The reaction was overwhelmingly positive — at least from the corners of the internet where you’d expect it to be. “It’s cool, but a bit infuriating to be praised for having the courage or whatever to do the obvious thing and lead our site with this kind of news,” Ladd said. Traffic spiked (“So many people are hungry for media just telling the damn truth without dancing around it”) and so did donations, with “a steady stream of donations from new donors since the story went out.”

The Free Press is embarking on a grant-funded site rebuild (with Newspack) and there’ll be a new section for national news added in the process. The site recently subscribed to the Associated Press wire, primarily to have access to AP’s coverage of the Mississippi legislature (which Ladd called “the best in the state”) and reduce duplicative efforts. But that access to AP can now also help seed national content on the site.

Still, local coverage of Mississippi issues will remain the overwhelming focus, and don’t expect the Free Press to riffing on every wild sentence out of Trump’s mouth. “We don’t rage-bait readers and certainly aren’t going to try to start,” Pittman told me. “Too many national publications over the years have had a symbiotic relationship with Trump where they give him exposure (warranted or not) and he gives them clicks.” Decisions on what to cover will be based “on the stakes, on whether we think major national outlets are meeting the moment, and on whether we have something we can uniquely add as a publication based in Mississippi,” he said.

Back in pre-internet times, it was utterly normal for national and local news to reach someone from the same source. The same daily newspaper that told you about last night’s city council meeting also delivered headlines from around the world, cobbled together from wire services and (sometimes, at the papers with the most resources) their own correspondents. Sitting down to “watch the news” in the evening meant spending half an hour with an anchorman in New York and then another with his local analogs. That was because distributing news was very expensive — requiring huge printing presses or broadcast towers — and bundling the local and global made economic sense.

It was the web’s splintering that broke that model. It’s driven a few national outlets — mostly The New York Times — to new heights of ambition. And it’s left local news outlets in crisis, lacking both the revenue and the audience interest needed to thrive. The result looks something like a power-law distribution, with a few massive national outlets followed by a seemingly infinite long tail.

One place to see this local-national fracture is in the rapid decline of Washington bureaus, once the nexus of local concerns and national issues. So I was heartened to see that Ladd and the Mississippi Free Press are using their viral boomlet to raise money to fund a Washington reporter to cover Mississippi issues.

“The first plan [publisher and chief revenue officer] Kimberly Griffin and I wrote for the MFP included a D.C. reporter (whether full-time, shared or contract), but we’ve been too busy building the local team to circle back to it” until now, Ladd told me. (They expect to have eight local reporters on staff by summer.) The Washington reporter would focus on policy stories, fact-checking, and investigations; depending on resources and other issues, they could work only for the Free Press or as a shared resource with similar newsrooms in the Deep South.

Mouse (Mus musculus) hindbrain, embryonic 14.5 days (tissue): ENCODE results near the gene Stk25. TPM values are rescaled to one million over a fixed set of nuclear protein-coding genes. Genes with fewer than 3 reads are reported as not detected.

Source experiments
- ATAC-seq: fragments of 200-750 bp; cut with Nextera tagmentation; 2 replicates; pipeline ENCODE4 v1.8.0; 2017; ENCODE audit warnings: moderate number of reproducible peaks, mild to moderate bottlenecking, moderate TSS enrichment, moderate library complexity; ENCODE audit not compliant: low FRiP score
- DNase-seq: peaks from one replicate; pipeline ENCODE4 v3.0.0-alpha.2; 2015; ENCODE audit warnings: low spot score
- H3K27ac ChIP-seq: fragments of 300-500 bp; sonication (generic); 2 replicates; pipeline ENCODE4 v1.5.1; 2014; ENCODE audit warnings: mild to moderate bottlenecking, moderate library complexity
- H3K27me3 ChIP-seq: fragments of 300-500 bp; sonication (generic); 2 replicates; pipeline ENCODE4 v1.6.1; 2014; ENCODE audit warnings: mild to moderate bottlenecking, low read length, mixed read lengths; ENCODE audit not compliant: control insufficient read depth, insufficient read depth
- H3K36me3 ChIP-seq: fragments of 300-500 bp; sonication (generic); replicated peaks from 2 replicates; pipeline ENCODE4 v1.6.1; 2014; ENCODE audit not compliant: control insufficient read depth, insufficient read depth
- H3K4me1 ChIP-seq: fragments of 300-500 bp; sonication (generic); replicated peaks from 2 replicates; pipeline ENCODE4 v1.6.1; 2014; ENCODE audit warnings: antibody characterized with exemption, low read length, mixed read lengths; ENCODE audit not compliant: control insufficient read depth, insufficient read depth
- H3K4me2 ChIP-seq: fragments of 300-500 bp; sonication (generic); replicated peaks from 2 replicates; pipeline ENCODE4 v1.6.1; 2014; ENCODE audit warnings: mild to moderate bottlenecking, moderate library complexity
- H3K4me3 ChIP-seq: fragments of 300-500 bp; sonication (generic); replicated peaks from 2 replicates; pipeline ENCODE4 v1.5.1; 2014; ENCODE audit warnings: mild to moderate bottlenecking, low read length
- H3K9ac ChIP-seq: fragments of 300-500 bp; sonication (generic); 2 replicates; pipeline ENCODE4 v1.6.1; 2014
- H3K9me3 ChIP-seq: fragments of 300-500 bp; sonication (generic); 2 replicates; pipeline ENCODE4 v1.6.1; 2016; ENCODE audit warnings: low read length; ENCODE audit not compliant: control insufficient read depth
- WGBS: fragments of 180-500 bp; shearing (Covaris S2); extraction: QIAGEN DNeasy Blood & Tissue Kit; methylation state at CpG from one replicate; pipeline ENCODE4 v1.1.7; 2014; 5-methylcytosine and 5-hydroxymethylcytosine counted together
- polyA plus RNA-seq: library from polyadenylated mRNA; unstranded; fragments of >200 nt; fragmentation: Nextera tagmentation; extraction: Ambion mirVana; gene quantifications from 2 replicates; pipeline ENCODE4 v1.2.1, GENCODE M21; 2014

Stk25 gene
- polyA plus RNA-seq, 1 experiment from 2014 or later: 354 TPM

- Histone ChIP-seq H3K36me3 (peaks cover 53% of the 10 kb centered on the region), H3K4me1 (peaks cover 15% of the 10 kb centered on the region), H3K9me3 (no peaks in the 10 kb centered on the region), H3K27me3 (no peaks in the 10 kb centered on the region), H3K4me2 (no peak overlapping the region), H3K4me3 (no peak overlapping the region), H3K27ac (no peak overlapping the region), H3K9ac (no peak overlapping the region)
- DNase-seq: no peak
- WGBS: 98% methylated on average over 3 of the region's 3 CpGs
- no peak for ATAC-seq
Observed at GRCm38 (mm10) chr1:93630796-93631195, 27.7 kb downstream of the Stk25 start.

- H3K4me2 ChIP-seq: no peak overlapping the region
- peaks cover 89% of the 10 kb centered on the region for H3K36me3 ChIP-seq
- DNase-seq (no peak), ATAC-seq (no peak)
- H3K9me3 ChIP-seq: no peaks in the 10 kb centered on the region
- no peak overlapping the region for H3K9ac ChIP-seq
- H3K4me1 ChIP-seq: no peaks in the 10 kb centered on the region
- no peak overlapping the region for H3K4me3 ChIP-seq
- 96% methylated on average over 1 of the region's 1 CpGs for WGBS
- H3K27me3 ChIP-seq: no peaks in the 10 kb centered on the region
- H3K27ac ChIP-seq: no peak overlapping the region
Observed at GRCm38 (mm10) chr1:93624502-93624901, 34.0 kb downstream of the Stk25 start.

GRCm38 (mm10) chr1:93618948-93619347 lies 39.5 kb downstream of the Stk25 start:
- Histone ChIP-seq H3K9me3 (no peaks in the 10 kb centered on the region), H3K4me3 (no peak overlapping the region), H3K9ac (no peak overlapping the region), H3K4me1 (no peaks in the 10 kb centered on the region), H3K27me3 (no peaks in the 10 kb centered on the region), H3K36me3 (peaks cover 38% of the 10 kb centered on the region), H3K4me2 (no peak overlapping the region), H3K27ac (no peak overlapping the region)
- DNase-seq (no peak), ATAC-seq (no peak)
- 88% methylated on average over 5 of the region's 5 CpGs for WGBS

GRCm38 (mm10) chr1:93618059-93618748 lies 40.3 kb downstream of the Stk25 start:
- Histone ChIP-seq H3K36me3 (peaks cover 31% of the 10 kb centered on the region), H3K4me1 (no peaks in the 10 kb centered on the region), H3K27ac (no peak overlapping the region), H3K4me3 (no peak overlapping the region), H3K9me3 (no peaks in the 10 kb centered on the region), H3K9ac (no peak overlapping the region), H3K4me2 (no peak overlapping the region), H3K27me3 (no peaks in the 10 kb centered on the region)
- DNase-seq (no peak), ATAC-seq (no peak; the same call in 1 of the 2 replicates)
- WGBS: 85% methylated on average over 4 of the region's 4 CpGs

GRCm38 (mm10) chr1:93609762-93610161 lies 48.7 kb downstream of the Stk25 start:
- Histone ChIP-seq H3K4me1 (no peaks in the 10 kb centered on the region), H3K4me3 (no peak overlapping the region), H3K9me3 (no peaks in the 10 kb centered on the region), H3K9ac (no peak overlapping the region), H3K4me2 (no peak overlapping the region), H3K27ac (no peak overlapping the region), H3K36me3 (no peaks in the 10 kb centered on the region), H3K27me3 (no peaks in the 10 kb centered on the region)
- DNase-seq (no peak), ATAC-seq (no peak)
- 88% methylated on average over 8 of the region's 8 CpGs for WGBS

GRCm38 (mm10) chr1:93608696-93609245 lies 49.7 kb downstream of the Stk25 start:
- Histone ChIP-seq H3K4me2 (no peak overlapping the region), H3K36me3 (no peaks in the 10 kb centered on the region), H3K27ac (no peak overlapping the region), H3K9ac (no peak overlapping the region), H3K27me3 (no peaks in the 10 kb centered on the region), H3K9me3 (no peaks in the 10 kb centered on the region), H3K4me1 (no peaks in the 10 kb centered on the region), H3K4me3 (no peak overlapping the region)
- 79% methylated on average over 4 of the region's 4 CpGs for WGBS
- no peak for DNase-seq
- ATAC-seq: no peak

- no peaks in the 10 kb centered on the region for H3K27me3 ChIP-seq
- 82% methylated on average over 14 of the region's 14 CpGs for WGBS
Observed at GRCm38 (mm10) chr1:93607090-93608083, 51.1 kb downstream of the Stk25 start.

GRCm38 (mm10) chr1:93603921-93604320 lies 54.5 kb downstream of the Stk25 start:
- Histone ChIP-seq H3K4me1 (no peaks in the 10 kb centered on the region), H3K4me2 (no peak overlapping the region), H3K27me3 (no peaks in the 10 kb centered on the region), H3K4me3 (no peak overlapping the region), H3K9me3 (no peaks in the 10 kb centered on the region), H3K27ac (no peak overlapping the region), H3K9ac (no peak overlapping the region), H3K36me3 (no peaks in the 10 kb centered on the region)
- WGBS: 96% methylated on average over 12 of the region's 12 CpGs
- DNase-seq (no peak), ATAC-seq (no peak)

To state the obvious: Running a single short story on a Mississippi news site doesn’t change much in the world. And plenty of those who liked it were cheering for partisan rather than editorial reasons.

But we Americans are staring at nine long months of campaign coverage — of a profoundly heightened need to balance the relative importance of stories. What journalists choose to focus on matters, even in the news industry’s maimed state. Our profession’s fundamental act — the chance to say “hey, this is important, you should pay attention” — isn’t reserved to a few offices in Manhattan and Washington. The voice can come from Mississippi too.

“Frankly, the nation’s media may well be talking and thinking too much about the need for someone to ‘save journalism’ when all of us should be laser-focused on doing the work that may well save democracy,” Ladd said. “I rather think that will save our industry more than anything else right now.”

Photo of a Mississippi rest area off I-55 North by formulanone used under a Creative Commons license.

  1. CNN’s Daniel Dale in 2019: “I’ve fact-checked every word Trump has uttered since his inauguration. I can tell you that if this President relays an anecdote in which he has someone referring to him as “sir,” then some major component of the anecdote is very likely to be wrong.” ↩︎
Joshua Benton is the senior writer and former director of Nieman Lab. You can reach him via email (joshua_benton@harvard.edu) or Twitter DM (@jbenton).
POSTED     Feb. 12, 2024, 2:20 p.m.